Urinary Dipstick Is Not Reliable as a Screening Tool for Albuminuria in the Emergency Department—A Prospective Cohort Study

Christian B. Nielsen*, Henrik Birn, Frans Brandt, Jan D. Kampmann

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Abstrakt

Albuminuria is a sensitive marker for renal dysfunction. Urinary dipstick tests are frequently used to screen for urinary abnormalities in the emergency department (ED). The aim of this prospective cohort study is to evaluate the usefulness of urinary dipstick testing as a screening tool for albuminuria in the ED setting and to determine the persistency of albuminuria identified in the acute setting. Urinary dipstick tests and spot urine samples were obtained simultaneously for analysis of the urinary albumin-creatinine ratio (ACR). Participants with positive dipsticks for protein were invited for a second urinalysis four to six weeks after admission. The study included 234 patients admitted to the ED. Urinalysis was performed on 178 patients of which 46% (n = 82) had positive urinary dipstick tests for proteinuria. The sensitivity and specificity of the dipstick test were low (72.7% and 55.7% respectively) when compared to the ACR. Of the 82 patients with positive dipsticks at admission, 35 were available for follow-up. We observed a significant reduction in ACR at follow-up when compared to ACR at admission (p = 0.004). This paper concludes that urinary dipstick tests are not a reliable means to screen for albuminuria in the ED setting.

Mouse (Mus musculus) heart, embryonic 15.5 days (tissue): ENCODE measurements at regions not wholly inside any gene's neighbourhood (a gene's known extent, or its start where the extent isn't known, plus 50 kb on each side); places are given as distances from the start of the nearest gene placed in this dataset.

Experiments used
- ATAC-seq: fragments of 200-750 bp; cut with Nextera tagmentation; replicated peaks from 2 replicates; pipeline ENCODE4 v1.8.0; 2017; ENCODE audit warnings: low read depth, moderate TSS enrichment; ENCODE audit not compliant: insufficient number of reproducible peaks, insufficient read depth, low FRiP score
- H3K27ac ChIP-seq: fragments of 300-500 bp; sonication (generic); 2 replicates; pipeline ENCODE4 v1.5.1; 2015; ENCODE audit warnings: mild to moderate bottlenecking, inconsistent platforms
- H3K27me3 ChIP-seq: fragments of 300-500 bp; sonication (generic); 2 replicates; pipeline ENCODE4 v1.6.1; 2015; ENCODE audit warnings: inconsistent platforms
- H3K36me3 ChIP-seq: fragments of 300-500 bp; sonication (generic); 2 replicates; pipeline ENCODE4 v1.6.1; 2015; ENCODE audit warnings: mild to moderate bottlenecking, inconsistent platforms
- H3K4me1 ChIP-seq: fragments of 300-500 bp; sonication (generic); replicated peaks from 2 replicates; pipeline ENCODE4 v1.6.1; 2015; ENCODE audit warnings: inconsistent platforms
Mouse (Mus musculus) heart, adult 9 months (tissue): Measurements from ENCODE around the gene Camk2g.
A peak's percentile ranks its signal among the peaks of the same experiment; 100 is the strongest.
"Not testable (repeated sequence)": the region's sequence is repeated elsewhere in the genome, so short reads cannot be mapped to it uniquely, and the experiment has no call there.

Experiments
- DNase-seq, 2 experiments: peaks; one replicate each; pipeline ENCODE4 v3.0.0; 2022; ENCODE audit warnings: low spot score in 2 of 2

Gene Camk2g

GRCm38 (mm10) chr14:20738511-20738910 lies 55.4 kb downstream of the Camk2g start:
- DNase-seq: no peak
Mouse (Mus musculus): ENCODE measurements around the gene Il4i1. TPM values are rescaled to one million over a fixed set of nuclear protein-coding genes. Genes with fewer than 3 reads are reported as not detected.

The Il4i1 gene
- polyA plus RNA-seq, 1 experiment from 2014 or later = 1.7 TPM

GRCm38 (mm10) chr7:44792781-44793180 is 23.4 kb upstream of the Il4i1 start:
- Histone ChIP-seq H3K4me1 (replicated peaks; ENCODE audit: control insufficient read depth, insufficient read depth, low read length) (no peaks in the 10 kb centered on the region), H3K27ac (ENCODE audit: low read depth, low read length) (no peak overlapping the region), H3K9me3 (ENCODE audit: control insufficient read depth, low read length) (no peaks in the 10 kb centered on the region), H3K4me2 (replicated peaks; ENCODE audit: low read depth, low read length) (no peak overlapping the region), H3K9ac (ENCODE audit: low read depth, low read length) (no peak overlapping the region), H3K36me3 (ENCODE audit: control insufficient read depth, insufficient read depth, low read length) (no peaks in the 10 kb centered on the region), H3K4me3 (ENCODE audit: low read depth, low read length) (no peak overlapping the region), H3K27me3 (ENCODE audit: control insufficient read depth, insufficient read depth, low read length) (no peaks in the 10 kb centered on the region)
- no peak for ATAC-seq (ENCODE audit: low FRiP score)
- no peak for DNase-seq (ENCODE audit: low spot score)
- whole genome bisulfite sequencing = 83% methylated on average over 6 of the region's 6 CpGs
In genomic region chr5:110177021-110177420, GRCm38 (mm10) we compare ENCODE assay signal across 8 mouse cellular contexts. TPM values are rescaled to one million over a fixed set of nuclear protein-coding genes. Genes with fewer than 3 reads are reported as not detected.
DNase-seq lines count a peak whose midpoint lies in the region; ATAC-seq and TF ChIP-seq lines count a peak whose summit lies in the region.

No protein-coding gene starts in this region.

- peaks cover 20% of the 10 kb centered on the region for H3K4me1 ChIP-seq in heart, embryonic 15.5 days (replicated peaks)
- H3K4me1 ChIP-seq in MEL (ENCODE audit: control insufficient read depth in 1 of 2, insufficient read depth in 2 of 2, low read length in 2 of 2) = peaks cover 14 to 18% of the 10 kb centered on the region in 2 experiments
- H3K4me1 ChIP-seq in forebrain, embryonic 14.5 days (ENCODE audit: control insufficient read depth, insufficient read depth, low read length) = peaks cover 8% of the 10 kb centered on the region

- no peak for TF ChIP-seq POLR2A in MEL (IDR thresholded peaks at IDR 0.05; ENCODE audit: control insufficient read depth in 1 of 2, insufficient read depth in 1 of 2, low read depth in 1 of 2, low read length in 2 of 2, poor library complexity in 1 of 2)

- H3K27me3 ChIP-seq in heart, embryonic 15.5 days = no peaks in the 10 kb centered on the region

OriginalsprogEngelsk
Artikelnummer457
TidsskriftDiagnostics
Vol/bind12
Udgave nummer2
ISSN2075-4418
DOI
StatusUdgivet - feb. 2022

Bibliografisk note

Funding Information:
Funding: This research was funded by the Hospital of Southern Jutland internally. Therefore no fund number can be provided.

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